6. TRI Training. Basic Strategy



Our Club Series is the best way to prepare yourself for the upcoming season of island racing into the Indonesian Archipelago and that is pretty much the sole reason for all our training. We like to emphasize casual racing as a great place to start your preparations. It’s not about the position you will get, it's about the training you will gain. Every time we’ve organised a coastal sailing event the boats which race regularly have no problem in dealing with the changing weather patterns along the way but those crews that never compete really struggle when conditions get outside of their ‘norms”. The short course training makes baots focus on being more organised and as a result, become way more organised. Now the whole idea about having a boat is, going places! So get organside, become competent and then you can really enjoy the Corsair platform to the max.


Getting into racing most people assume that it’s simply about speed. Actually it’s not and in a lot of cases the ‘fastest’ boat doesn’t always win. There’s more than meets the eye!


For starters, the start. This is 60% of the race! If you start behind, chances are you aren’t going to catch up!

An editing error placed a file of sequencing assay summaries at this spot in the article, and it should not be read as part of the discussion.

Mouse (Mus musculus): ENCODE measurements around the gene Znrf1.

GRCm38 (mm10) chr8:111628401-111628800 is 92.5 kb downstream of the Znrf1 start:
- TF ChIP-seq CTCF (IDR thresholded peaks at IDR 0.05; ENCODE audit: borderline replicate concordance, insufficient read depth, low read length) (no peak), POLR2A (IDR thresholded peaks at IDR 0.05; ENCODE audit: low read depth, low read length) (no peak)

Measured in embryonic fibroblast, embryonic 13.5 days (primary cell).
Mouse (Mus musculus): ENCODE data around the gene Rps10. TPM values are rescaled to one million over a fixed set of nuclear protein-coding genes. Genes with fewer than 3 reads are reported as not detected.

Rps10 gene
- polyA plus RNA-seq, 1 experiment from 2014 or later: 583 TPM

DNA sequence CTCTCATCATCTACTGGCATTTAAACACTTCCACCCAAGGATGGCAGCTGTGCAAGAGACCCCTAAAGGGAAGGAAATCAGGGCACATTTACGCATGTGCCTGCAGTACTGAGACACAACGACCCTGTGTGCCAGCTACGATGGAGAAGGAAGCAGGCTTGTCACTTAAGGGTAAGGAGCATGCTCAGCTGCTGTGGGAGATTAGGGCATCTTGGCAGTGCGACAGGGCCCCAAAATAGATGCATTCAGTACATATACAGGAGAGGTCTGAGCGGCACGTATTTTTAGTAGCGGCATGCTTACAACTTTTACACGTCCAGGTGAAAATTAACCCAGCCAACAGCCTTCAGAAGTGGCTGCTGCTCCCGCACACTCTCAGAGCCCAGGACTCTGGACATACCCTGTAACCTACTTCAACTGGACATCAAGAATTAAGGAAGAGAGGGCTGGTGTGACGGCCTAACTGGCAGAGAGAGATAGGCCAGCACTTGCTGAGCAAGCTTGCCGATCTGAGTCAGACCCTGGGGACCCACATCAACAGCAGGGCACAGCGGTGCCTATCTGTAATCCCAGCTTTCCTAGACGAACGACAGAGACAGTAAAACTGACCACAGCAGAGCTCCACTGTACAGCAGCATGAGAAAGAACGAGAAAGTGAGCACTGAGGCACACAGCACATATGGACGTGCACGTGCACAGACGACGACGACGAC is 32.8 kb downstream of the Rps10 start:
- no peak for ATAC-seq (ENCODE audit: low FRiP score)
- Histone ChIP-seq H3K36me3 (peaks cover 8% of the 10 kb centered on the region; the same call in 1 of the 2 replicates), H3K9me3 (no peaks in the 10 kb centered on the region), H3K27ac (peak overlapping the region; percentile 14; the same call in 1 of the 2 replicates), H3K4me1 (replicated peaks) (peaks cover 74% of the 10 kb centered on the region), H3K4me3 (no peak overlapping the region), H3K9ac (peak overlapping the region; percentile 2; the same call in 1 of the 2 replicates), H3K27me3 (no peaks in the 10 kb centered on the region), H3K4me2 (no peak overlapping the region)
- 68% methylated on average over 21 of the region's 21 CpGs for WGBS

Then the body of the race, this is where poor choices will hamper the end result. In this section you need to be able to,

  • Focus

  • Sail an accurate course

  • Sail to the correct (favoured) side of the course

  • Make good tacks and gybes


At the finish, you need to finish at the correct position on the finish line. On most courses there is a bias to the start and finish line. You need to understand where to finish.


Start

Understand the bias on the Start Line. Most cases the line is not square to the wind so there will be a favoured place to be and a favoured tack to be on. Once you have figured those out, there will be a gaggle of boats fighting for this position.

The most important thing at the start is being on the line when the gun goes off. Try to ensure you are at maximum boat speed moment before the start as this gives you a good kickstarter. The best thing is to have clear air around you that is, not many boats above/below you to interfere with your wind.